It might be just coincidence, then, or it might be a good sign that we're good at learning as a society, that according to the Small Business Administration around 20% of small businesses fail in the first year. Startup failures provide valuable lessons to entrepreneurs, helping them learn from their mistakes and increase their chances of success in their next venture. In some cases, a startup failure can lead to a pivot that results in a more successful business model. Instagram, for example, started as a check-in app called Burbn but became one of the most popular photo-sharing social media platforms after pivoting. Similarly, Slack started as an internal tool for video game developer Tiny Speck. The company eventually pivoted to focus on Slack and rebranded as Slack Technologies.
Entrepreneurs who embrace failure as a learning opportunity, learn from their mistakes, and pivot when necessary can increase their chances of building a successful business. Some venture capitalists recognize the value of failure so strongly that they incorporate it into their investment strategy.
While failure is hard to accept, sometimes it's better than succeeding. Embrace your failures and just learn from them.
Posted by Thomas Hopper on Permanent link for Failure Breeds Success on April 21, 2023.
Permanent link for Product Cost Modeling, Target Markets, and Pricing on April 14, 2023
Entrepreneurs and intrepreneurs developing new products are inevitably asked "how much does it cost?"
To answer this, we need to distinguish between price—how much the customer pays—and cost—how much it costs you to put it in the customer's hands. We also need to distinguish between how much it costs right now and how much it will cost at volume.
If you're talking to potential customers, who are interested in buying, they really mean "what's the price, right now?" You'll need an answer for them, because you want them to buy. You need that market validation. So what's the right price? Ideally, it's a premium price point, but early price points should have no relation to actual costs. You're testing the market; not your operational efficiency.
If you're talking to potential investors or internal stakeholders, they usually want to know about the cost at volume. Volume is a bit tricky. You cannot possibly obtain an accurate cost estimate to produce a product design that doesn't exist yet in volumes you can only guess at, and at a manufacturing site that you haven't selected. But that's o.k.! You don't need to know the exact costs of every component; you only need to know which components of production drive the bulk of your cost, and roughly what those components cost at volume. What we're really looking for is just a fair estimate, at the highest volume that makes sense. If you're developing the next whiz-bang smartphone, where the total market is running around 1.5 billion units per year, you don't want to estimate volumes of 10 billion units per year. But around a hundred million a year could be the basis of a perfectly reasonable volume cost estimate.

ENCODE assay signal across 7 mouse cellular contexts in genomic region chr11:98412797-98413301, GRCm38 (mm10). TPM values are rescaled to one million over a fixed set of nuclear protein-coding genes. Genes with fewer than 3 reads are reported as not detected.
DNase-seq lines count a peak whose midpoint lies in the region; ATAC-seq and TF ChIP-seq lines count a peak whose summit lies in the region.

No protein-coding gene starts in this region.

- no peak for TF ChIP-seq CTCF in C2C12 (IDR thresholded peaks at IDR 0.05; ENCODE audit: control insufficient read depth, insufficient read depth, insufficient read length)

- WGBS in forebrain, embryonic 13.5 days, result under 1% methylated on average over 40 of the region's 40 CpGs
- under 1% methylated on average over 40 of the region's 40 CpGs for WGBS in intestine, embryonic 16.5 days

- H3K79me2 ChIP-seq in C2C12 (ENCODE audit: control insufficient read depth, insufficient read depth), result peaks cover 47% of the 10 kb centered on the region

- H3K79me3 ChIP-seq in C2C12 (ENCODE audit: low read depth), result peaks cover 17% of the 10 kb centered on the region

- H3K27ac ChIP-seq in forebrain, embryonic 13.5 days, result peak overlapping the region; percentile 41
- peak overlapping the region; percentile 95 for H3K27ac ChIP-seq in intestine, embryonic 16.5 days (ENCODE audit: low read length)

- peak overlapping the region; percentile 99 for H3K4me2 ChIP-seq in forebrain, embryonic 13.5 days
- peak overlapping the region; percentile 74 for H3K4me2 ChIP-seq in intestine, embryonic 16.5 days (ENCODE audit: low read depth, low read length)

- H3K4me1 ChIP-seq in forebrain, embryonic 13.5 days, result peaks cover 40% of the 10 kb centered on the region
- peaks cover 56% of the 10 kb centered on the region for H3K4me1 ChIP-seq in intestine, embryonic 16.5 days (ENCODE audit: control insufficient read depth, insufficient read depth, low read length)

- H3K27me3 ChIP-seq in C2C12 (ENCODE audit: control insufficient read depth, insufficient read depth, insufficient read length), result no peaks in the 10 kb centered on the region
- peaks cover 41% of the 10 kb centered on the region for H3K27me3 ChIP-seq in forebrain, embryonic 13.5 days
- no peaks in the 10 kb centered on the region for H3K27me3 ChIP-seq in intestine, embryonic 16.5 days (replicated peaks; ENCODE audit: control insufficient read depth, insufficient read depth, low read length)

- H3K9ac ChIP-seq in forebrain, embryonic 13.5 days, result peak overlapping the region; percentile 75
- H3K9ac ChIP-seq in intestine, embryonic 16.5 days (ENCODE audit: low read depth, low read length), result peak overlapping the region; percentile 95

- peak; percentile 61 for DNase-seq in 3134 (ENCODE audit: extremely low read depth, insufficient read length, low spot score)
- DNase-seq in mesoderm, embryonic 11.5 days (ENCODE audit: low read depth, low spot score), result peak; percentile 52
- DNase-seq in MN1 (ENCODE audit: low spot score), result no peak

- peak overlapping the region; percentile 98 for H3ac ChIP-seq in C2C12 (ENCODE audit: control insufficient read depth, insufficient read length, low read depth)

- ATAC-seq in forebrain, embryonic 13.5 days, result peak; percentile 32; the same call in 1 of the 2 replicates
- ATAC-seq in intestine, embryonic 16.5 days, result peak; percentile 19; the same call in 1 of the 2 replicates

Let's try an example of part of your operation. Suppose you're manufacturing your next-gen smartphone in China and shipping to the U.S. west coast once a month. Your product is small and you can fit 500 units to a pallet. Shipping rates for that pallet will probably run you around $1,000 (mid-2022 prices), or $2 per phone. When sales grow enough to utilize an entire 40-foot shipping container, you'll spend $10,000 but ship 20 pallets, or 10,000 units, lowering the cost per phone to $1. If you could reach volumes of around 120 million phones per month, you can buy the capacity of an entire container ship, which a google search or a phone call to a major shipper tells you will cost around $100,000 per day. With shipping times of around two weeks, you'd spend about $1.4 million per month to ship those parts, but the cost per part would be just 1 penny. When an investor or stakeholder asks you "how much will it cost," your answer should not be "$1,000 for a pallet of 500 phones;" your answer should be "we estimate 1 cent per phone at volume."
If your investors instead want to know how much it costs today, you'll of course tell them that at today's very low volumes, shipping costs about $2 each to port; just $500 per month.
One startup manufacturer I'm familiar with had a product where the bulk of the cost came from labor and certain metals in the product. That manufacturer's answer to "how much does it cost" assumed production would (someday) be someplace where labor was cheap and that volumes would be sufficient to buy an entire mine's-worth of metal production—this resulted in the lowest potential costs. In the present day, their actual costs were many times higher, with production in the United States where it was easier to manager during scale-up and with lower volume metals purchases.